U of S researcher tracks impact of Saskatoon’s growth on wildlife


Young Innovators: “We are currently in a global biodiversity crisis as more and more species become extinct every year.”

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A city’s growth inevitably means changing the natural environment to meet human needs, but urbanization comes at the expense of the species that inhabit those landscapes, says Katie Harris, a graduate student at the University of Saskatchewan.

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Urban sprawl, the outward growth of a city as new roads, housing developments, subdivisions, and business districts are built, happens rapidly and represents near-permanent environmental changes.

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“One important ecological consequence of urban growth is biodiversity loss,” said Harris, who is working on a doctorate in animal and poultry sciences at the U of S College of Agriculture and Bioresources.

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Biodiversity and biodiversity areas are extremely important for many reasons, including general human health and well-being, as well as environmental health and sustainability, she said.

“However, biodiversity loss is now happening at a faster rate than at any time since the last historic extinction event millions of years ago, and we currently find ourselves in a global biodiversity crisis as more and more species become extinct every year.”

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Her research focus is to uncover what species call Saskatoon home and how they use the city amid urban development and near-constant change.

Harris placed motion-activated cameras at various locations in Saskatoon and captured 21,000 photos of approximately 10,000 wildlife sightings from September through December 2021.

The study is the first of its kind in Saskatoon to provide a large-scale, year-round platform for monitoring urban wildlife. The data collected will be used to build a Saskatoon city wildlife database, which can serve as a basis for studying trends and patterns in wildlife occurrences over time.

The first set of photos identified 18 species, including black bears, porcupines, long-tailed weasels, elk and beavers. Harris said the most common species found within Saskatoon city limits are white-tailed rabbits, red foxes, mule deer and coyotes.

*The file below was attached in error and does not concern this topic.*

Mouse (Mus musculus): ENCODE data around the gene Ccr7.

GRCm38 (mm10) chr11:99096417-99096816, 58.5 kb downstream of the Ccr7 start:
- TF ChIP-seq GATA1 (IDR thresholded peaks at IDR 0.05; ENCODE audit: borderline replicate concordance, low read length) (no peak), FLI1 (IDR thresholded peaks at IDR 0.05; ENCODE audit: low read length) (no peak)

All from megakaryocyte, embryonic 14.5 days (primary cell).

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“My preliminary analyzes show how important connectivity of urban habitats and wildlife corridors — land areas that allow an animal to move from one unconnected patch to another — are to wildlife biodiversity, with the least connected sites accounting for very little.” level of biodiversity,” Harris said.

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“In addition, most wildlife species have shifted to behave primarily nocturnally as a coexistence adaptation for life in densely populated urban areas.”

Harris said another interesting adaptation she’s observed in urban settings is “human shielding” — a phenomenon that refers to prey staying in areas of human activity because there’s less risk of encountering a predator species is.

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Her project will continue collecting data through the end of 2023, but Harris hopes the monitoring platform will continue to monitor Saskatoon’s urban wildlife for decades to come. Her project is led by U of S Associate Professor Dr. Ryan Brook (PhD) supervised.

“I come from a small northern community, The Pas, Manitoba, where I was raised to appreciate and protect our natural resources and what they offer us,” Harris said.

“Most people – myself included before I started this project – are really unaware of the number of species we share the city with. It was incredibly enlightening and at times humbling to not only be able to discover this other world, but also to be able to share it with others.”

The study was supported by the Natural Sciences and Engineering Research Council of Canada and numerous partner organizations including the U of S, City of Saskatoon, Meewasin Valley Authority, Wild About Saskatoon, Saskatoon Forestry Farm Park and Zoo, Wanuskewin Heritage Park, and the Saskatoon Nature Society.

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This content is powered by a partnership between the Saskatoon StarPhoenix and the University of Saskatchewan.

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